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Major Magazine Wholesaler Announces Rate Hike

Anderson News plans 7-cents-per-copy increase; some publishers balk.

Bill Mickey By Bill Mickey

Anderson News, the wholesaler which represents more than 20 percent of mass-market magazine distribution, has announced a 7-cents-per-copy price increase on all copies distributed.

Anderson also said that publishers must bear the inventory cost attached to scan-based trading (SBT).

The deadline for signed agreements is February 1. Non-compliers, the company said, will be refused distribution.

The news is just the latest blow for an industry reeling from layoffs, cutbacks and a deep advertising slowdown. On Tuesday, the Publishers Information Bureau released year-end figures which showed consumer magazine ad pages plummeted 11.7 percent, the biggest drop in more than a decade.

'The Business Has Not Been Profitable'

During a conference call Wednesday, Anderson CEO Charlie Anderson detailed his company’s requirements, which he said he has been reviewing in meetings with publishing CEOs over the last couple days. “The business has not been profitable and has not been for a very long time,” Anderson said. “What we are trying to do is give some stability to the channel. Short of that, there will be an implosion in the business."

Anderson said that he believes three of the four major wholesalers are losing money, which underscores the on-the-bus or off-the-bus severity of Anderson's position.

“The last thing we want to do is exit the business," Anderson said. "But why should we be in a business that doesn’t give us any return? We don’t want to get rich, but we want a fair return and that’s all we’re asking for.”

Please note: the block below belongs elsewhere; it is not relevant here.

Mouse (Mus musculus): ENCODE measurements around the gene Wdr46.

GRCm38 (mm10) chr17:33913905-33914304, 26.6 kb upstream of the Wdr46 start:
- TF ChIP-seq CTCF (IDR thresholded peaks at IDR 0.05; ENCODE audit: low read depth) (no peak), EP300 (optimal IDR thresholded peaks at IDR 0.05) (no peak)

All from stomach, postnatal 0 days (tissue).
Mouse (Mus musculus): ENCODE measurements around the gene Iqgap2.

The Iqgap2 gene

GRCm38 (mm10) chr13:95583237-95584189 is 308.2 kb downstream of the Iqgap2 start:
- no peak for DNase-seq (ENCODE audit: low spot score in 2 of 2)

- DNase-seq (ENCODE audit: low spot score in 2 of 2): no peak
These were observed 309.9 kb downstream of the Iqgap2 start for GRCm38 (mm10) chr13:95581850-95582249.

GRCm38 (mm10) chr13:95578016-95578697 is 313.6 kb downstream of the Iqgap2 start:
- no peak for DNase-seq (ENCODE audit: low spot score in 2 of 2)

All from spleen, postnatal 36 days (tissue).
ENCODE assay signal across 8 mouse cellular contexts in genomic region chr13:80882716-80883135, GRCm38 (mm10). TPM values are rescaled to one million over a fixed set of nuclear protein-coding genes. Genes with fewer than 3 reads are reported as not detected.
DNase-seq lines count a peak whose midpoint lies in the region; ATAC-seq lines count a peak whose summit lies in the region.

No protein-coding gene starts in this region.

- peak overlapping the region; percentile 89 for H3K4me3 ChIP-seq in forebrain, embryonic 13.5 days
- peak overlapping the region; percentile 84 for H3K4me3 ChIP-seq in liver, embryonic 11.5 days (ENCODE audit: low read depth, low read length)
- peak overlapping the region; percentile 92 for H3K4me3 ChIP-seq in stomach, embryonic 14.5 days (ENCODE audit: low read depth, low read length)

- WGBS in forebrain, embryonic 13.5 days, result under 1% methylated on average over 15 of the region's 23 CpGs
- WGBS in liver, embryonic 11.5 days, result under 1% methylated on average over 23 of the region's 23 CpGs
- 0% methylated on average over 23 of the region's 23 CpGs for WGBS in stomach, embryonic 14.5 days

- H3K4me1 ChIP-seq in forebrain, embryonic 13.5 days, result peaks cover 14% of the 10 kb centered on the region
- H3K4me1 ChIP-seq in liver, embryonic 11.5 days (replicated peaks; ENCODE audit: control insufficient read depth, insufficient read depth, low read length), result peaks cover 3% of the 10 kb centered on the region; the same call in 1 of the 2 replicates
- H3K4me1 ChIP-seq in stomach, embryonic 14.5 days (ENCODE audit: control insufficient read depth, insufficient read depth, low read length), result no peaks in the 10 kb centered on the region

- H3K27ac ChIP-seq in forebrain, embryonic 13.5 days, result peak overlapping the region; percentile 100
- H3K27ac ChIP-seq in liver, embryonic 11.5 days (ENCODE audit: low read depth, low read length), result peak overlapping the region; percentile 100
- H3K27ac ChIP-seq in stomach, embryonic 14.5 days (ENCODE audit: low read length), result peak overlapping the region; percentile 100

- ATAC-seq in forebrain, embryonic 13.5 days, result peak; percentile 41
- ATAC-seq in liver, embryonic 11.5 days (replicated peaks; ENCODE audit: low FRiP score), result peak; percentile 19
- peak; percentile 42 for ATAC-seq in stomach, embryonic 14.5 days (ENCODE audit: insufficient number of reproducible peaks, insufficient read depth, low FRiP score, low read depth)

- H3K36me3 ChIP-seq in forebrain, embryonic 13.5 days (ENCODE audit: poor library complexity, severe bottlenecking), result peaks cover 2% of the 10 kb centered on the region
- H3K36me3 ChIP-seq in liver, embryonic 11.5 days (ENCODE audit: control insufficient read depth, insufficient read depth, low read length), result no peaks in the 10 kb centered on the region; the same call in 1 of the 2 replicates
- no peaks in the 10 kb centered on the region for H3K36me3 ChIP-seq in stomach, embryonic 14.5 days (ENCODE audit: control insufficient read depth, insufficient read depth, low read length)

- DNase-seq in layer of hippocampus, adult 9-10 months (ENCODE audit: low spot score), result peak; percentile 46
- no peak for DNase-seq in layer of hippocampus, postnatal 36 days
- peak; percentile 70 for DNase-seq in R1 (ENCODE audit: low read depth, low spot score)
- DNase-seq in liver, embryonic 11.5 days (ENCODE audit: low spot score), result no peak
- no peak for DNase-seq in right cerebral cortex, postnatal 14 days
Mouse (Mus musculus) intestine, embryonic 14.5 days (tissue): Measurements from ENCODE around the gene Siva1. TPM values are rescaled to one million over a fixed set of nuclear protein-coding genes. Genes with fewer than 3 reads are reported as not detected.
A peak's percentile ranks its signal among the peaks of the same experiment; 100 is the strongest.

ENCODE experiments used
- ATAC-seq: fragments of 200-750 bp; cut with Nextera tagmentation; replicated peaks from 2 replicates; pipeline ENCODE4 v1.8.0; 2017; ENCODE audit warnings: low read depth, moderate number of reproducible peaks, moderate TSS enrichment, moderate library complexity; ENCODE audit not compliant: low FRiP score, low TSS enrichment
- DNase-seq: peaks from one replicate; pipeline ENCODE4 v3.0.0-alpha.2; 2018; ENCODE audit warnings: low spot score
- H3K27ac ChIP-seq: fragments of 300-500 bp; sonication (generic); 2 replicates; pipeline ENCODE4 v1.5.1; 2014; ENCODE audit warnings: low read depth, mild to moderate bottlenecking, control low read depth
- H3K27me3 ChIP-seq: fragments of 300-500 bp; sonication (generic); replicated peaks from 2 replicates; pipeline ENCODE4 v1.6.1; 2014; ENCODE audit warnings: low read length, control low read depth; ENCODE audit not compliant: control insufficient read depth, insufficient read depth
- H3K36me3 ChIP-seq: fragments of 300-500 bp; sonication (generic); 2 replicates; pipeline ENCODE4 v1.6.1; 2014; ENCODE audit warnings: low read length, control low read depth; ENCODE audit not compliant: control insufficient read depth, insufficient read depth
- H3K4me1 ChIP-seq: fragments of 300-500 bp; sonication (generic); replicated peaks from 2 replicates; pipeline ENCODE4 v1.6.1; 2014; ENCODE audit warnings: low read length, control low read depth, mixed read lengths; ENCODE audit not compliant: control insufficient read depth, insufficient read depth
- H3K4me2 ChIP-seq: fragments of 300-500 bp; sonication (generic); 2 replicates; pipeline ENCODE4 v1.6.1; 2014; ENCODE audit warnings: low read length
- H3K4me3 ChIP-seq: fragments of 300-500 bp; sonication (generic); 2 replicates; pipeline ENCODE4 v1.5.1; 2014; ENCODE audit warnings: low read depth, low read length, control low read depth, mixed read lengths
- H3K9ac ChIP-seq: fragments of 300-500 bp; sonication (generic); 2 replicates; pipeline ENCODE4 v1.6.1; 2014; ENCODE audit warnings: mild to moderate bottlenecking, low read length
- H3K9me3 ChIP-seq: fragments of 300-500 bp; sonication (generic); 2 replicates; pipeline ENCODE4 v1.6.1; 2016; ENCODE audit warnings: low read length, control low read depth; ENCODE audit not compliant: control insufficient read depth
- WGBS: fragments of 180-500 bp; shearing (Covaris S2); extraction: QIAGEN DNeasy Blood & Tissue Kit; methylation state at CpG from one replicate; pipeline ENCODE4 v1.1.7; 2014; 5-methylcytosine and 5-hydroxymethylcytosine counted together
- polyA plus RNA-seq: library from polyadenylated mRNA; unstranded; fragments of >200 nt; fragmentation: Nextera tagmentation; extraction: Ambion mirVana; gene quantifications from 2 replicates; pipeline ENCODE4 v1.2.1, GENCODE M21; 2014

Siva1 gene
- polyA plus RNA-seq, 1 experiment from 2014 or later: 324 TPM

The 7-cent figure represents about a 3.5 percent increase. Discussions with Comag resulted in three percent offer and separate talks with Time Inc. arrived at 5 percent. The 3.5 percent—“a fair rate,” said Anderson—split it down the middle.

Anderson said the pricing is non-negotiable ("We really belive the seven-cent number is the number") and publishers that don't sign the agreement will effectively be dropped from distribution.

But Michael Sullivan, president of Comag, which is owned by Hearst and Condé Nast, told the New York Post his clients have no intention of paying. "As we understand it, Anderson's proposal is a unilateral effort to shift substantial costs to magazine publishers and does nothing to address the fundamental inefficiencies in the newsstand-distribution channel."

Time Inc. said it is evaluating its options.

Scan-Based Mess

The second and likely more onerous part of Anderson’s program outlines the wholesaler’s exit from bearing the costs of scan-based trading. “We are no longer going to participate in investment of scan-based trading,” Anderson said, and added that they had already invested $70 million into inventories for four major customers.

Anderson noted that the greeting card industry, which also uses scan-based trading, passes the cost on to the manufacturer. “We think it is only fair that the manufacturer bear the cost,” he said.

Currently, Anderson has SBT relationships with Wal Mart, Paradise, Walgreens and Kroger. The latter will be online with SBT on March 1.

Bill Mickey By Bill Mickey


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